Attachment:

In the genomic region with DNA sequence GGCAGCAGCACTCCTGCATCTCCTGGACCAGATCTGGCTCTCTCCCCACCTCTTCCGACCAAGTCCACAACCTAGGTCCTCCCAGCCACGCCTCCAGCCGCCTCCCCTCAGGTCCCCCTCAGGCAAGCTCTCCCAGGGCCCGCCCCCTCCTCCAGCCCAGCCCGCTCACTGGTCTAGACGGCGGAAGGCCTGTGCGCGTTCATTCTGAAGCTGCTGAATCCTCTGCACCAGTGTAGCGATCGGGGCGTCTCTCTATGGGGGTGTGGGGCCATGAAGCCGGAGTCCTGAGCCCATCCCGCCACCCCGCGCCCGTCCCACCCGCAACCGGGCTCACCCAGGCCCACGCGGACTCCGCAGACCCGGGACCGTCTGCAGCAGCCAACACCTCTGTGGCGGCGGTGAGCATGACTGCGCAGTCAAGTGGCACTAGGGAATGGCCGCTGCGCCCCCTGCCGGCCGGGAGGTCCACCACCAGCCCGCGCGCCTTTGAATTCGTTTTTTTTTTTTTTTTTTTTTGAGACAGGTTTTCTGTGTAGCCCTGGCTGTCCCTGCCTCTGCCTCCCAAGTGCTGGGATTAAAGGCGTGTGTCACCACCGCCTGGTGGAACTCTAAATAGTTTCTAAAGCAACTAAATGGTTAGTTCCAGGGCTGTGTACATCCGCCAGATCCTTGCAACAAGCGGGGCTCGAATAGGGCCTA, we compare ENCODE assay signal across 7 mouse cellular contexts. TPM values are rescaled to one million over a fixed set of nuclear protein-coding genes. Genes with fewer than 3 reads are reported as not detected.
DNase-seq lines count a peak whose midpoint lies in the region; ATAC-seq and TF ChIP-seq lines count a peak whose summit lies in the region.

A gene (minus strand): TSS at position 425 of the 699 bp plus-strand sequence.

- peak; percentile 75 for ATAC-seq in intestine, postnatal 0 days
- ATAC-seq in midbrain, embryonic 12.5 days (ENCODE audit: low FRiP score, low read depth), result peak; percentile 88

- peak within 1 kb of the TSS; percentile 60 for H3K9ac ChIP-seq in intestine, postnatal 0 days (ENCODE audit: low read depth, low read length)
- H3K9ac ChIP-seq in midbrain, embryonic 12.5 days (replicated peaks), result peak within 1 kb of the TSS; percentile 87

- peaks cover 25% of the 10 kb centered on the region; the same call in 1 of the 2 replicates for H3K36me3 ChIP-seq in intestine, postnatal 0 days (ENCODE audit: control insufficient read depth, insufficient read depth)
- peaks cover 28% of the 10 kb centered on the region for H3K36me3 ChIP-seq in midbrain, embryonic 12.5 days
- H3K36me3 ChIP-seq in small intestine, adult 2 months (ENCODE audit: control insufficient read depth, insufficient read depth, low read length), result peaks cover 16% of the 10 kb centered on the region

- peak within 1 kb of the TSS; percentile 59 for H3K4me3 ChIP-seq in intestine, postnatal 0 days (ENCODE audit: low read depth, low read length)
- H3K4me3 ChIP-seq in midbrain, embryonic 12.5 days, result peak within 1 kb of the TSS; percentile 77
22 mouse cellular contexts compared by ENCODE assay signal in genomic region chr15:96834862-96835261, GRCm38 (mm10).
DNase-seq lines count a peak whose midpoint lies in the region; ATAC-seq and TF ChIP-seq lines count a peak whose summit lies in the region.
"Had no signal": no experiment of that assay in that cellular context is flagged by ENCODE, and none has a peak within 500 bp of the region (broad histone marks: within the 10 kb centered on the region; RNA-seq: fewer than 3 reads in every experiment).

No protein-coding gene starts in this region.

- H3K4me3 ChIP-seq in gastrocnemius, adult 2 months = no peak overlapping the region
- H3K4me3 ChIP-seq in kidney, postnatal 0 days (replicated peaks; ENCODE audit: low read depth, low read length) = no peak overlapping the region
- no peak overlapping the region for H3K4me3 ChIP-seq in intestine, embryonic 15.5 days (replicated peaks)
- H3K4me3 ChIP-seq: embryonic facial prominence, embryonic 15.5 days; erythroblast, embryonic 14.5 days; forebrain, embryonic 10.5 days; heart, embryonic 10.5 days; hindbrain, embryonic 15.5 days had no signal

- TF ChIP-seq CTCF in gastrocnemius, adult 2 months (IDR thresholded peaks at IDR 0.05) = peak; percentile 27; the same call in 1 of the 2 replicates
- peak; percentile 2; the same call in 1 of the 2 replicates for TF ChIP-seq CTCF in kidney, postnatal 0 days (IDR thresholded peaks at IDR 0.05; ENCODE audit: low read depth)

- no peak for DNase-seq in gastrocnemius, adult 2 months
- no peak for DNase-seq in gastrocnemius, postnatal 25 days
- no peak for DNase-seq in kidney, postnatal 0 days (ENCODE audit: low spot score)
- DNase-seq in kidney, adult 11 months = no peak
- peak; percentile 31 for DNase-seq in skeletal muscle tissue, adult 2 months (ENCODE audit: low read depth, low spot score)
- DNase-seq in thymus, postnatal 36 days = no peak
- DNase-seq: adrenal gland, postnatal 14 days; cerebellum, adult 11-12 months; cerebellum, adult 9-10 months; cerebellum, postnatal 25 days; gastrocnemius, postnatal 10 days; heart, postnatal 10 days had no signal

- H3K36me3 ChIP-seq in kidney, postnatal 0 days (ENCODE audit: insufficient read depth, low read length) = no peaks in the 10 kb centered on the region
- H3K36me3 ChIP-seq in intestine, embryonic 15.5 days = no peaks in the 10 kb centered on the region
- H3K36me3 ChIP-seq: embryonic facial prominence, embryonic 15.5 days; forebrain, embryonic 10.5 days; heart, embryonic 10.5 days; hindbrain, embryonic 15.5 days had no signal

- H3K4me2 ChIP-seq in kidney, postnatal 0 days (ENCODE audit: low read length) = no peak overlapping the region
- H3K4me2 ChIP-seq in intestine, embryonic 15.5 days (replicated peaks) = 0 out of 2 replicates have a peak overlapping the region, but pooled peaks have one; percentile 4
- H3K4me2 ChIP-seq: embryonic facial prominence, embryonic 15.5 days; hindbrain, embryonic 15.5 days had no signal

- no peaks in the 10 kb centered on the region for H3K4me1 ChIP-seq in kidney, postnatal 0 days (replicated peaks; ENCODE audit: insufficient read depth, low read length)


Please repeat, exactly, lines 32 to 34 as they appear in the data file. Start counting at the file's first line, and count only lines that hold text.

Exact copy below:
- H3K36me3 ChIP-seq: embryonic facial prominence, embryonic 15.5 days; forebrain, embryonic 10.5 days; heart, embryonic 10.5 days; hindbrain, embryonic 15.5 days had no signal

- H3K4me2 ChIP-seq in kidney, postnatal 0 days (ENCODE audit: low read length) = no peak overlapping the region
- H3K4me2 ChIP-seq in intestine, embryonic 15.5 days (replicated peaks) = 0 out of 2 replicates have a peak overlapping the region, but pooled peaks have one; percentile 4